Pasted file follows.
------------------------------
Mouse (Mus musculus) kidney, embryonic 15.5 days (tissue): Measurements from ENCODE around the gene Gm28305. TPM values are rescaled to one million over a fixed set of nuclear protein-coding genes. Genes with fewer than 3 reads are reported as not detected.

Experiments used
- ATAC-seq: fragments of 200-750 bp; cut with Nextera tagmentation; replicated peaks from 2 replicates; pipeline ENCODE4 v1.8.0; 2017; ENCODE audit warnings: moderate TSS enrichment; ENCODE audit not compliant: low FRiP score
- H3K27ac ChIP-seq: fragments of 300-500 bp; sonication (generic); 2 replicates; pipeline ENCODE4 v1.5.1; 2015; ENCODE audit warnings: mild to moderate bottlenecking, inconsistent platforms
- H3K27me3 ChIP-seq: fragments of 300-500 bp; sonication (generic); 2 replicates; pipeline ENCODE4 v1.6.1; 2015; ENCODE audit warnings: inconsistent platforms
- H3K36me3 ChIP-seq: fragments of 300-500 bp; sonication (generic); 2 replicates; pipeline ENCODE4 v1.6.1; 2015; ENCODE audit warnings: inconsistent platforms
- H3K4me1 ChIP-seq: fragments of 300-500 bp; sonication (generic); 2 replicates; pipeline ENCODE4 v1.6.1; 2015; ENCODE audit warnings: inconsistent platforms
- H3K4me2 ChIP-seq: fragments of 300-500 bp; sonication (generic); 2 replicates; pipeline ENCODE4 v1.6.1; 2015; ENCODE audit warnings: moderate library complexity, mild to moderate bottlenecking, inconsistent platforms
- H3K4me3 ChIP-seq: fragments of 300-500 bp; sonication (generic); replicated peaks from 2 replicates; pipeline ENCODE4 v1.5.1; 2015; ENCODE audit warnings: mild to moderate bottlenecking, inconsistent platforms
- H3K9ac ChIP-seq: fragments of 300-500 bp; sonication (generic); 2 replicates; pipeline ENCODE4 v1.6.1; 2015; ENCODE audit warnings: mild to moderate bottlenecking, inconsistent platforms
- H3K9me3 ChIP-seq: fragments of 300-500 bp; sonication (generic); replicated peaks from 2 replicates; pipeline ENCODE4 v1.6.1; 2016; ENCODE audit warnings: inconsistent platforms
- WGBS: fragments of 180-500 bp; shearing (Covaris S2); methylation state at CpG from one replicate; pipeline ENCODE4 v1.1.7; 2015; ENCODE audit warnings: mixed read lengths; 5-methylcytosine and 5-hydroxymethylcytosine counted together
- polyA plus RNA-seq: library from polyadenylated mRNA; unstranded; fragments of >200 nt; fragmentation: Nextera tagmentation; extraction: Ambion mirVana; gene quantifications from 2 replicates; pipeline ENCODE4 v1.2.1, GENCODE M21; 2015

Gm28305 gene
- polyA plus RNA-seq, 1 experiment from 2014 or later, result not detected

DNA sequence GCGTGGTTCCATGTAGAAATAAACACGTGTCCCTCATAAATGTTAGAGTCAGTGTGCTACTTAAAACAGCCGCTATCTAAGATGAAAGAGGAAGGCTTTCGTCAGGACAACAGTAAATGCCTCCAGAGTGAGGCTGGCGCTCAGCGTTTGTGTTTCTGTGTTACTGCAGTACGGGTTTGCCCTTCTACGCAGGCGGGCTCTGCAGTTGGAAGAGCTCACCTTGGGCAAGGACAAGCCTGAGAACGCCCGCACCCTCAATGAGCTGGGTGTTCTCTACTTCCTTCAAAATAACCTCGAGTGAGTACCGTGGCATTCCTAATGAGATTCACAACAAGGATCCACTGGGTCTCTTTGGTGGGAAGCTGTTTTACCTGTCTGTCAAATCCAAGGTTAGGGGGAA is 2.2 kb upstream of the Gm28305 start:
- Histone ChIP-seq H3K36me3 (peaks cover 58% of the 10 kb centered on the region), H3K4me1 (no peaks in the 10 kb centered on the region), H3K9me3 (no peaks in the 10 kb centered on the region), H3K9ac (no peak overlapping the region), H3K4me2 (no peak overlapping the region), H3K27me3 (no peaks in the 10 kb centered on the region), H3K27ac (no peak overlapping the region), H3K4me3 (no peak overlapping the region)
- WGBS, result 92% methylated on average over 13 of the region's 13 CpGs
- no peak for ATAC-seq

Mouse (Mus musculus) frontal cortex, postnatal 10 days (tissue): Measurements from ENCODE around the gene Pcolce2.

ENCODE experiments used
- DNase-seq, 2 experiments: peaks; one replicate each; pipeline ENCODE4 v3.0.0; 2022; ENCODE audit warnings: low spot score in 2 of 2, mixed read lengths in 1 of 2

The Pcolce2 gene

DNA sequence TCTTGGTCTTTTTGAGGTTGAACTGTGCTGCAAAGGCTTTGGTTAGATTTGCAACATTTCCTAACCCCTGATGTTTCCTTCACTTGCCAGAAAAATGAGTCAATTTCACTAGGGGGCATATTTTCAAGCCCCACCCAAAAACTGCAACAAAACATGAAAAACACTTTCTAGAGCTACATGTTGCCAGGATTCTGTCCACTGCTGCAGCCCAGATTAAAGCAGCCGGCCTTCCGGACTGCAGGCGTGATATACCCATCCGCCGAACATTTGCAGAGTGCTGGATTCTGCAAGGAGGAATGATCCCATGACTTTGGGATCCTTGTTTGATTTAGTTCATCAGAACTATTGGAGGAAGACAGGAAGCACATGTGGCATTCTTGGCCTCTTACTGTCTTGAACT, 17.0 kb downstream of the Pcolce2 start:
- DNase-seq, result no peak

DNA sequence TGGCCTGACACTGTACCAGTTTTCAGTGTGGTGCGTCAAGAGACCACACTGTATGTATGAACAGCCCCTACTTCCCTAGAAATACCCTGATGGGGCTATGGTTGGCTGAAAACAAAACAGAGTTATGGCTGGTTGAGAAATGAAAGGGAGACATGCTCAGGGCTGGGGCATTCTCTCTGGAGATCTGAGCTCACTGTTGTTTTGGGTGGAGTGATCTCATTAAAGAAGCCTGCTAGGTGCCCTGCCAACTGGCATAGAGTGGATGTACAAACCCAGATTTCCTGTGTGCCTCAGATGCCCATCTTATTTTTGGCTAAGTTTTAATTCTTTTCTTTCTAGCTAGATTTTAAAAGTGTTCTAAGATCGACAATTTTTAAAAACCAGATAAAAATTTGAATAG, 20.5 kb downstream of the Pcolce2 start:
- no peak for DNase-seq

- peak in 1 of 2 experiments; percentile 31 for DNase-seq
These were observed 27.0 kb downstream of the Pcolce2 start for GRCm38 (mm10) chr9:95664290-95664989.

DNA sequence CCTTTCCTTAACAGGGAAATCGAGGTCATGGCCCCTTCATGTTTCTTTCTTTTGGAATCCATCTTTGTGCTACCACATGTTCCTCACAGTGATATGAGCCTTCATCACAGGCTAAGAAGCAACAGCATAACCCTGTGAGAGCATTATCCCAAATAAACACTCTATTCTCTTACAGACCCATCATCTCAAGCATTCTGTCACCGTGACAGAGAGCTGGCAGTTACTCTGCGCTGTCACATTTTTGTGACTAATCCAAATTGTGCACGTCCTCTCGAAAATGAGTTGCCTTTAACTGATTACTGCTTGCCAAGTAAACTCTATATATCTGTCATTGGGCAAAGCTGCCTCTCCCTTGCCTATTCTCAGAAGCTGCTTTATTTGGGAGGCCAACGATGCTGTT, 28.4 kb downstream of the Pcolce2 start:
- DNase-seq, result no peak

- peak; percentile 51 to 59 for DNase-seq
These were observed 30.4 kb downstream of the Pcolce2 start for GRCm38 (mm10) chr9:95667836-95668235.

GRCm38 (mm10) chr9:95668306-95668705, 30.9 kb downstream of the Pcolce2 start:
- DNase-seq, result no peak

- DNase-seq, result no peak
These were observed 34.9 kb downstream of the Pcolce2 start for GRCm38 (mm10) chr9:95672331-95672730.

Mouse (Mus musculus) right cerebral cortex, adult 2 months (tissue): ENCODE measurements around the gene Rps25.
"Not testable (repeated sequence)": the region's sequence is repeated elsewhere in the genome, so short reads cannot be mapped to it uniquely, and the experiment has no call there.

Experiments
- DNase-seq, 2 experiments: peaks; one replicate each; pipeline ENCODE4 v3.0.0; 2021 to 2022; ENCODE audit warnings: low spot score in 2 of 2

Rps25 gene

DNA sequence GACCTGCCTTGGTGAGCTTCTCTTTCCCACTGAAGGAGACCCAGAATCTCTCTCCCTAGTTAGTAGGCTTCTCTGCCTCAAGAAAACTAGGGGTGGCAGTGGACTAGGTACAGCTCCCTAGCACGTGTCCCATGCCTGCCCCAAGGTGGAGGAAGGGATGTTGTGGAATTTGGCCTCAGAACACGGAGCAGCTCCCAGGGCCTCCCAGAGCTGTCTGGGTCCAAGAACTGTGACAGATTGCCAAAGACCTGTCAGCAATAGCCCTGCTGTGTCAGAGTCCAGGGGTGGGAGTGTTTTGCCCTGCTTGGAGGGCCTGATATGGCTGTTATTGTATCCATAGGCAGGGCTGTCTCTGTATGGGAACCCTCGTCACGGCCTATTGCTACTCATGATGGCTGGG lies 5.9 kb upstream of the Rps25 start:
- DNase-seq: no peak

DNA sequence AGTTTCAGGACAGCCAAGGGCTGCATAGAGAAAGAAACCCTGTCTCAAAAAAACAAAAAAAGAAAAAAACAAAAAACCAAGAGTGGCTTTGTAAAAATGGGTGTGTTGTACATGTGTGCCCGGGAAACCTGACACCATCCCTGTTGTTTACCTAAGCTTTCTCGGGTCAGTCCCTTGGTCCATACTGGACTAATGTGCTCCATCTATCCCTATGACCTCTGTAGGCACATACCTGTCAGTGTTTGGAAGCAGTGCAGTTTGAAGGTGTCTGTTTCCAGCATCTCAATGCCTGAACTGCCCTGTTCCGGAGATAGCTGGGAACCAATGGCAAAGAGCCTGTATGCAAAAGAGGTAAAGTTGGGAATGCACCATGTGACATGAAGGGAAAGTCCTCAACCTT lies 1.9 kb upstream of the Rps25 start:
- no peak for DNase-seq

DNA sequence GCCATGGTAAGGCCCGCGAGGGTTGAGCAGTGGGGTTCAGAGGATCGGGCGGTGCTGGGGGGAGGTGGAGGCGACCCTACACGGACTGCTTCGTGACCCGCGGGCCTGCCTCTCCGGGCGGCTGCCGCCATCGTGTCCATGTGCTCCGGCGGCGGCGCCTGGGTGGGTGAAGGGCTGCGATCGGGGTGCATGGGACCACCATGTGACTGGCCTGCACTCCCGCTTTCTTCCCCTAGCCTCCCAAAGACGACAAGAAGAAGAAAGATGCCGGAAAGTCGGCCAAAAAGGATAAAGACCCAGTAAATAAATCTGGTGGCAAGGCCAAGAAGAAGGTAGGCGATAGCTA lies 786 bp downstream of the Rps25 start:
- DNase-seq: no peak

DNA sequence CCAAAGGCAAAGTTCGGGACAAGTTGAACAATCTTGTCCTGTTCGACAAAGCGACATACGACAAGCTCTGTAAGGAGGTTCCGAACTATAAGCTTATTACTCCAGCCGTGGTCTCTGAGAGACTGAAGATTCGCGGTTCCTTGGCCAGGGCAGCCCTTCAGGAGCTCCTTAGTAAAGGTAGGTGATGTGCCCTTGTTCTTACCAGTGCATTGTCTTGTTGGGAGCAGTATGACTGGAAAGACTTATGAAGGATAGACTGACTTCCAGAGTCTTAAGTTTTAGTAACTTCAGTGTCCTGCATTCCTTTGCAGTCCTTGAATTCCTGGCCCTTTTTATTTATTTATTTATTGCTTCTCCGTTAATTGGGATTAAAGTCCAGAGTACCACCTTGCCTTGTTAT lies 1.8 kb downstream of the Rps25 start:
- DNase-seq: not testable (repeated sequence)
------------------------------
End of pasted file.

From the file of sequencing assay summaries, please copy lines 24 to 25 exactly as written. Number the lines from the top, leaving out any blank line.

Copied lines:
DNA sequence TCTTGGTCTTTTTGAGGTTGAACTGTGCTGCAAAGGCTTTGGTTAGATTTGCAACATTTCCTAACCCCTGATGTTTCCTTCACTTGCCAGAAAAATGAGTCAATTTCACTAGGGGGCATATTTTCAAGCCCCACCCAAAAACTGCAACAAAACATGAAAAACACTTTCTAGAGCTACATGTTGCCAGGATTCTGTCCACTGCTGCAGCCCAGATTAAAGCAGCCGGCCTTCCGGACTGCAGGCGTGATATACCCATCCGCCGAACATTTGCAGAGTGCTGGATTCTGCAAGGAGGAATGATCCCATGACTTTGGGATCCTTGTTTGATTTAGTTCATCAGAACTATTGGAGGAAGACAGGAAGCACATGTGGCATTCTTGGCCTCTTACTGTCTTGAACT, 17.0 kb downstream of the Pcolce2 start:
- DNase-seq, result no peak